Routing Scaling Factors

A more realistic estimate to the number of baggage items can be made when we consider the number of passenger coaches used on each train service. For example, most of the First Transpennine Express services to Manchester and Liverpool are formed of three coaches and normally all of the Virgin Trains East Coast services to London and Scotland are formed of nine coaches. Therefore, it is expected that the number of baggage items that will arrive to the system would be of a 1:3 ratio.

Nevertheless, there are some exceptional cases, especially for Arriva Cross Country Trains, their Voyager trains Class 220/221 are formed of four or five coaches each, but they can be coupled to form longer trains, giving 8–10 coaches. Moreover, some of their departures are using Class 43 High Speed Trains, which is formed of seven coaches. Therefore, it may be hard to estimate these services. As a result, it is assumed that the average number of coaches for Arriva Cross Country Trains is 4.5, an average of four and five coaches from Voyager trains, as they are majority train type serving Newcastle Central Station. Therefore, it is expected that the number of baggage that will arrive to the system would be of a 1:1.5 ratio.

Apart from Arriva Cross Country Trains, Northern Rail services should also be noted. Most of the Northern Rail services are local stopping service which mainly used for commutation, this includes Tyne Valley Line connecting Newcastle to the West Coast at Carlisle, Tee Valley Line connecting Newcastle and Middlesbrough, as well as services to Chathill, which runs only two times a day. Also, their trains are usually formed of just two cars and many stations served by them are not staffed. It may be hard to sustain the baggage transfer service especially at the starting point. There are quite a number of services that terminates at the station after Newcastle Central Station, for example Morpeth, Sunderland and Metrocentre. These relatively short journeys can hardly attract passenger to use the baggage service. As a result, it is assumed that all of the Northern Trains services are assumed with no passengers using the baggage service.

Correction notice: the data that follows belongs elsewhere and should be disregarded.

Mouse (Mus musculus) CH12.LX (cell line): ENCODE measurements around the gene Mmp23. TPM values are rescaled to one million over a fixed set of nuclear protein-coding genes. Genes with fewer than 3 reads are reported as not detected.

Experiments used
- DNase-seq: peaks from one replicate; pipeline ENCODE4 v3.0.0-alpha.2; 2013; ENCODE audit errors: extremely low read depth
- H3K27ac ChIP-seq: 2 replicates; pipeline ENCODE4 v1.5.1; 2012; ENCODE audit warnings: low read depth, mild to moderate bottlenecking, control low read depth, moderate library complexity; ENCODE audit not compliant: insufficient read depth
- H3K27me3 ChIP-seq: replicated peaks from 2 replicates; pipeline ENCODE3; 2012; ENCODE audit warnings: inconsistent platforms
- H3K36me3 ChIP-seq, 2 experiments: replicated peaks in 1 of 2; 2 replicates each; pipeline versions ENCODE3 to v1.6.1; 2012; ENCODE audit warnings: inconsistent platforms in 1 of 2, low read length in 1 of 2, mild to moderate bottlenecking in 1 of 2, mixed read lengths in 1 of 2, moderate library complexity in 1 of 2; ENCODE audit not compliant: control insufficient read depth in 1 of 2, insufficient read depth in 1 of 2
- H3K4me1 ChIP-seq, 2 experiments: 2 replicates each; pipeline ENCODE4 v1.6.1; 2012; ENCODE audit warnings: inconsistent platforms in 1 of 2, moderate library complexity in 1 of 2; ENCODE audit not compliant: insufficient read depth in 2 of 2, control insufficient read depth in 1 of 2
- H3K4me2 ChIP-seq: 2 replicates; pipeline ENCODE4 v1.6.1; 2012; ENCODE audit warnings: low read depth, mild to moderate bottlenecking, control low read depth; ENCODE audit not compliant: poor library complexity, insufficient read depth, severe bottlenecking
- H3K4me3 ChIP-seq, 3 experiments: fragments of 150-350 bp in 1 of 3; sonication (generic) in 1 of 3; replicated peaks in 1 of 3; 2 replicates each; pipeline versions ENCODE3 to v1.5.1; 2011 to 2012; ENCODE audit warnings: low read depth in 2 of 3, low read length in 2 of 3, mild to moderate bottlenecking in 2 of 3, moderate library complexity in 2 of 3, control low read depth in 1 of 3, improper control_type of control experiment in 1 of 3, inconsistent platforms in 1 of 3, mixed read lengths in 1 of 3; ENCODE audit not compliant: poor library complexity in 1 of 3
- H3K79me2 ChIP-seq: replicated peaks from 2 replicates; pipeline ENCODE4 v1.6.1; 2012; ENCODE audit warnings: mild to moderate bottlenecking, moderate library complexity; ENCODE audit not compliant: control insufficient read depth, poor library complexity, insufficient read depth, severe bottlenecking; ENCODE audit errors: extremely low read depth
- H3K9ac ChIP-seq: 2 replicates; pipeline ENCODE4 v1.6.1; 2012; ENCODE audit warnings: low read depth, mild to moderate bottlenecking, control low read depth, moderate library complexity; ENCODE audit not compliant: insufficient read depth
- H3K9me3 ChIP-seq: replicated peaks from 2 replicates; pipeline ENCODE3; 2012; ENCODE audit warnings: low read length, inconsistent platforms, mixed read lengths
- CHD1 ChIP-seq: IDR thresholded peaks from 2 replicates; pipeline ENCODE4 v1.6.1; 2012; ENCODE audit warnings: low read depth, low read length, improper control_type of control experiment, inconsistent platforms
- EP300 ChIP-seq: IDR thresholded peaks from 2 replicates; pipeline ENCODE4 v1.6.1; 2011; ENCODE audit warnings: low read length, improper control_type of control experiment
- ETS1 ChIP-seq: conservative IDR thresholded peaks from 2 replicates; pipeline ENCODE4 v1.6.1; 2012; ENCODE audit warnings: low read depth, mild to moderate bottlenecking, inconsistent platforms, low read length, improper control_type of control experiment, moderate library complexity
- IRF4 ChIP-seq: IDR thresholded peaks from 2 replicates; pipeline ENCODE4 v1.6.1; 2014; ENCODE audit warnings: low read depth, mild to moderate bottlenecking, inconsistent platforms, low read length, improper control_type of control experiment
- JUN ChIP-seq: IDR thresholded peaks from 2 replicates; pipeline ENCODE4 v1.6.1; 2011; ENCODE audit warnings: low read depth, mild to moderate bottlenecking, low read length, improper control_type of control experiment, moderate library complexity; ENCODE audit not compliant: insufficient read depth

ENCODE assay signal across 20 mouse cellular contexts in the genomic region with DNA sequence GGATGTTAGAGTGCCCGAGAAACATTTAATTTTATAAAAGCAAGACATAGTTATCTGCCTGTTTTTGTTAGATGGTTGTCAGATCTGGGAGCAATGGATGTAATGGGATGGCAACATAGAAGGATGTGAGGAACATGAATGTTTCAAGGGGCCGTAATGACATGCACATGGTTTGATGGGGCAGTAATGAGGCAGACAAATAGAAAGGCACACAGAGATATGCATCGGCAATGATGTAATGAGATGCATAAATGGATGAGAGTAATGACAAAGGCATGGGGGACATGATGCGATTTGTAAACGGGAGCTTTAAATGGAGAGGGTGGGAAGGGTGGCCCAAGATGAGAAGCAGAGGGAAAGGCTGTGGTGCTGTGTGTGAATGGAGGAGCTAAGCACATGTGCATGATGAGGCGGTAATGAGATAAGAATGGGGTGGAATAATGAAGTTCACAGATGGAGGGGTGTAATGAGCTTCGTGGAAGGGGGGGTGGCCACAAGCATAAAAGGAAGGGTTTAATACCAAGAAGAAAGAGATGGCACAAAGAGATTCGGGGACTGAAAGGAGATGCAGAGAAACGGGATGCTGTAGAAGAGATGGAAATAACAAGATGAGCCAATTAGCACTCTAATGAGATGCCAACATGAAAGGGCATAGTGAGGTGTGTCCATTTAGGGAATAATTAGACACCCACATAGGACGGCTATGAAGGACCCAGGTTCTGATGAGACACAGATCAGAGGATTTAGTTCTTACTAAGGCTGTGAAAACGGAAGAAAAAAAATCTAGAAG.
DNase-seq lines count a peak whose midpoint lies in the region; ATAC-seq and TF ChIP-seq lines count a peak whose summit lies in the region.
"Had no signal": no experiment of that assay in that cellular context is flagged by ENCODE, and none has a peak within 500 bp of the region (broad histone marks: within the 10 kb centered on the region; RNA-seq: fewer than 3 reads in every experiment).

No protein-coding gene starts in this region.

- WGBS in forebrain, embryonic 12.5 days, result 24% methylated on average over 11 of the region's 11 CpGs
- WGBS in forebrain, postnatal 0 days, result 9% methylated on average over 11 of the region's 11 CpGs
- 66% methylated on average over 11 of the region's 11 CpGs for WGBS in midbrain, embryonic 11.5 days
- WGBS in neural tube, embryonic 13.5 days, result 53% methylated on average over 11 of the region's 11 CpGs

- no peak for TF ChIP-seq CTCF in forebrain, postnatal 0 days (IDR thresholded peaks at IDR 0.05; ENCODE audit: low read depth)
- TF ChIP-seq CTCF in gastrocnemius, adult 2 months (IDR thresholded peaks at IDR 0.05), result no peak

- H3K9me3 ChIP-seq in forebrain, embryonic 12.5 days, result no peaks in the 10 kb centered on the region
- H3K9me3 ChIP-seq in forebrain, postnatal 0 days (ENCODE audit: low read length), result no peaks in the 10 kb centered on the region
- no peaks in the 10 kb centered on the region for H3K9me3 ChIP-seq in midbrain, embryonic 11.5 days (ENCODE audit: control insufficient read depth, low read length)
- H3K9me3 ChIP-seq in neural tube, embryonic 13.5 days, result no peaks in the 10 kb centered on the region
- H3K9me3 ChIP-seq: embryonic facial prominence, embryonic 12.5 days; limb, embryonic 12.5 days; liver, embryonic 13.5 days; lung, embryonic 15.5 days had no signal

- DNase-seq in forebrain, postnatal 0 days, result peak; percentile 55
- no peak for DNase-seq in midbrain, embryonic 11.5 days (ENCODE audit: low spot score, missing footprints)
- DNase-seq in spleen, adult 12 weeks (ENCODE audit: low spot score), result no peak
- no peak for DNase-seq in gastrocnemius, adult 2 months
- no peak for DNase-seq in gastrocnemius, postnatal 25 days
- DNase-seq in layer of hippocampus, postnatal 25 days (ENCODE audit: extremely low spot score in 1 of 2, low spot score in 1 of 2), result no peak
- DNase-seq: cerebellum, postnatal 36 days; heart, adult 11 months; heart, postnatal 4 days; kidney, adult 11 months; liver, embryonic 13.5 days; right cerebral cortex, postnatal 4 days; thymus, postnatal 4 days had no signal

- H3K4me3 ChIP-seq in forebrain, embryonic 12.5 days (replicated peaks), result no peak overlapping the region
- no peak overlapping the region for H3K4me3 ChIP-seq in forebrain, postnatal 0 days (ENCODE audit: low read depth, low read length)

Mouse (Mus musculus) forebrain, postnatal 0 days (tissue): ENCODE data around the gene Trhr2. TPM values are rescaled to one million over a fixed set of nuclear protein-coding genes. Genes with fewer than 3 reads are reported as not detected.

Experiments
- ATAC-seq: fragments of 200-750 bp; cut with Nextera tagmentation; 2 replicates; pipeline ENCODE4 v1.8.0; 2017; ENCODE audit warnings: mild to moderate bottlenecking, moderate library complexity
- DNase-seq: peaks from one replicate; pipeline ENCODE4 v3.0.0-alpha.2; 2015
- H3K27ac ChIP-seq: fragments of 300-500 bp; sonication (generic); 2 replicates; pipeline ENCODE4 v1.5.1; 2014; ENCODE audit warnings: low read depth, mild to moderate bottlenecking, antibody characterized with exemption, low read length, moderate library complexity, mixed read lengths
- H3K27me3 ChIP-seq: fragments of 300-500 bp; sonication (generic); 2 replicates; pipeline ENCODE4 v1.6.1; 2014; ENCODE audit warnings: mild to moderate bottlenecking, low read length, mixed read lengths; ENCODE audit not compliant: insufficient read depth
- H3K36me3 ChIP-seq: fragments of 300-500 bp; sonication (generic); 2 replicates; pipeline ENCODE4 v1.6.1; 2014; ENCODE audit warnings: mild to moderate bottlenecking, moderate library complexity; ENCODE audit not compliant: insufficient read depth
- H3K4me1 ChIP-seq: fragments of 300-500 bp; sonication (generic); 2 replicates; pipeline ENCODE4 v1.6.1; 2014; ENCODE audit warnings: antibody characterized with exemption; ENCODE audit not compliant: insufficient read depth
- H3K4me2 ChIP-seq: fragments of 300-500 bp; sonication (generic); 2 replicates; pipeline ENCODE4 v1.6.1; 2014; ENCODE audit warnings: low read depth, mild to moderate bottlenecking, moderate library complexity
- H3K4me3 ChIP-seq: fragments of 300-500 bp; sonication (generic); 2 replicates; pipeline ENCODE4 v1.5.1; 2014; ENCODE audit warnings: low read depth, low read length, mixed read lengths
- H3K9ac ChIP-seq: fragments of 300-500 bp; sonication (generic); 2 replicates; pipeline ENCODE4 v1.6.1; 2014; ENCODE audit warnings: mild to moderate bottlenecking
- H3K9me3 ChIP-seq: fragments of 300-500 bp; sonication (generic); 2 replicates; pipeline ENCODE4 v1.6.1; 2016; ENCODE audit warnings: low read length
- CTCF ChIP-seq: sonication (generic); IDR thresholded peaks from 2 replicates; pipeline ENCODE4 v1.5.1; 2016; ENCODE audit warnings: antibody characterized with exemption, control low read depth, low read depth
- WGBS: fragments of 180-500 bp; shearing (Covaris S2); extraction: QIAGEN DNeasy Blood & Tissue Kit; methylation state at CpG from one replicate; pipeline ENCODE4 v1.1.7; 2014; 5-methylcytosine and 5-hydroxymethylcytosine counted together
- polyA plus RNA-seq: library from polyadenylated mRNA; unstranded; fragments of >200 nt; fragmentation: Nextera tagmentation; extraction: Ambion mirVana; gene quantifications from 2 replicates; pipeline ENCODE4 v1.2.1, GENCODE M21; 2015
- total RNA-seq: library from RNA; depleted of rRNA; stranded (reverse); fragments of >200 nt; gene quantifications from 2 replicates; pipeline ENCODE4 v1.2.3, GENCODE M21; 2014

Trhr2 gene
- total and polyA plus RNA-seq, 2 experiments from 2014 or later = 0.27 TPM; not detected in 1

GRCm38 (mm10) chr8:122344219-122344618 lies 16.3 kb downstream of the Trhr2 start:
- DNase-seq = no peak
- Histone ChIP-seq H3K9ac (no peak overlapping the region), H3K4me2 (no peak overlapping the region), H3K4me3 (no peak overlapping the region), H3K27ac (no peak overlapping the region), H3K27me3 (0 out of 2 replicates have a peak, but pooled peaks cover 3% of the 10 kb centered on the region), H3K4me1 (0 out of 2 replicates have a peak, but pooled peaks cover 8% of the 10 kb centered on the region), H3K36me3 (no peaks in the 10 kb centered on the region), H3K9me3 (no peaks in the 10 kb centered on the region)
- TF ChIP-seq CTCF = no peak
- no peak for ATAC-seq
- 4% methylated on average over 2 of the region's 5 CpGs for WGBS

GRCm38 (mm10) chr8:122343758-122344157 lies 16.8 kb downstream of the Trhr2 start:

For services going to Scotland via East Coast Main Line including Edinburgh, Glasgow, Aberdeen and Inverness, no matter which operators they are run by, the baggage ratio is set to 1:2. This value was taken from the average of nine coaches Virgin Trains East Coast trains and Arriva Cross Country Voyager trains of four coaches. This works out to be 6.5 coaches, which is approximately 1:2 when compared with the reference First Transpennine Express trains.

Day and Time Scaling Factors

It can be found that the usual weekday operation has more departures than Saturdays and Sundays. For example, 29 July 2017, Saturday, has 191 departures, and 30 July 2017, Sunday, has only 151 departures, both of which are less than 204, the weekday departure number. Therefore, if the system can cope with a weekday operation, then it should also be able to handle any weekend operations with no issue.

However, in the same day, but a different time slot, even for trains that are going to the same destinations, some are busier than others. This is especially obvious for very early and late departure time when compared with morning or evening peak. As a result, the amount of baggage for the system is different. In order to solve this problem, a time scaling factor can be added to the work entry point. The summary of the factors can be found in Table 2.

Table 2 Summary of the scaling factor with time